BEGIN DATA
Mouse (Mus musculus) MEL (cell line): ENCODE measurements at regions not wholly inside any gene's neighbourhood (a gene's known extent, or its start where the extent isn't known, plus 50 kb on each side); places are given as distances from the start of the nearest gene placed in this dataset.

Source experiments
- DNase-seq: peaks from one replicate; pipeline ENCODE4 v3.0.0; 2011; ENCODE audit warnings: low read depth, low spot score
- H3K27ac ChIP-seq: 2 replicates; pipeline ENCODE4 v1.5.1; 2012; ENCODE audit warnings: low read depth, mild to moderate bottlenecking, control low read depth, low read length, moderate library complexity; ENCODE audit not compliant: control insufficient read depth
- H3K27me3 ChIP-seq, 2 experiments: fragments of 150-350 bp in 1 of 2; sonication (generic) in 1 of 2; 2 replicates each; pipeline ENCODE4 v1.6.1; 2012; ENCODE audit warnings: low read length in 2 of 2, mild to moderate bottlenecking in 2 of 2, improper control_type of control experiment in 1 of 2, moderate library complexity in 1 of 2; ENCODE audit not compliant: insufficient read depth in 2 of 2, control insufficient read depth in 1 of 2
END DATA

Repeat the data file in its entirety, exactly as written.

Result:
Mouse (Mus musculus) MEL (cell line): ENCODE measurements at regions not wholly inside any gene's neighbourhood (a gene's known extent, or its start where the extent isn't known, plus 50 kb on each side); places are given as distances from the start of the nearest gene placed in this dataset.

Source experiments
- DNase-seq: peaks from one replicate; pipeline ENCODE4 v3.0.0; 2011; ENCODE audit warnings: low read depth, low spot score
- H3K27ac ChIP-seq: 2 replicates; pipeline ENCODE4 v1.5.1; 2012; ENCODE audit warnings: low read depth, mild to moderate bottlenecking, control low read depth, low read length, moderate library complexity; ENCODE audit not compliant: control insufficient read depth
- H3K27me3 ChIP-seq, 2 experiments: fragments of 150-350 bp in 1 of 2; sonication (generic) in 1 of 2; 2 replicates each; pipeline ENCODE4 v1.6.1; 2012; ENCODE audit warnings: low read length in 2 of 2, mild to moderate bottlenecking in 2 of 2, improper control_type of control experiment in 1 of 2, moderate library complexity in 1 of 2; ENCODE audit not compliant: insufficient read depth in 2 of 2, control insufficient read depth in 1 of 2